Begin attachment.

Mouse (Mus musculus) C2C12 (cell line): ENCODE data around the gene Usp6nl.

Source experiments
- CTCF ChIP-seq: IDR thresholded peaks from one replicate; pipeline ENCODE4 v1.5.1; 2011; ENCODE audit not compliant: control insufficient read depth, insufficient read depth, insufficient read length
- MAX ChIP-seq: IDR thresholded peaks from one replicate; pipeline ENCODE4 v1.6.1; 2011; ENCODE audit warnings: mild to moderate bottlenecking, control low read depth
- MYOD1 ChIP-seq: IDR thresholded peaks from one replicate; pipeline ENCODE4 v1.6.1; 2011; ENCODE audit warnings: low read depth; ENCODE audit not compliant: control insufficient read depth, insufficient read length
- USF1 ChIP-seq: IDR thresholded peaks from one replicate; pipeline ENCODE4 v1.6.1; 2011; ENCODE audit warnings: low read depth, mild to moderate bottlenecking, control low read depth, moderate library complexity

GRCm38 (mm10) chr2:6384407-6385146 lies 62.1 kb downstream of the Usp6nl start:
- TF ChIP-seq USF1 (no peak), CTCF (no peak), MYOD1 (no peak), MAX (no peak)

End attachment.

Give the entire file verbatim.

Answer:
Mouse (Mus musculus) C2C12 (cell line): ENCODE data around the gene Usp6nl.

Source experiments
- CTCF ChIP-seq: IDR thresholded peaks from one replicate; pipeline ENCODE4 v1.5.1; 2011; ENCODE audit not compliant: control insufficient read depth, insufficient read depth, insufficient read length
- MAX ChIP-seq: IDR thresholded peaks from one replicate; pipeline ENCODE4 v1.6.1; 2011; ENCODE audit warnings: mild to moderate bottlenecking, control low read depth
- MYOD1 ChIP-seq: IDR thresholded peaks from one replicate; pipeline ENCODE4 v1.6.1; 2011; ENCODE audit warnings: low read depth; ENCODE audit not compliant: control insufficient read depth, insufficient read length
- USF1 ChIP-seq: IDR thresholded peaks from one replicate; pipeline ENCODE4 v1.6.1; 2011; ENCODE audit warnings: low read depth, mild to moderate bottlenecking, control low read depth, moderate library complexity

GRCm38 (mm10) chr2:6384407-6385146 lies 62.1 kb downstream of the Usp6nl start:
- TF ChIP-seq USF1 (no peak), CTCF (no peak), MYOD1 (no peak), MAX (no peak)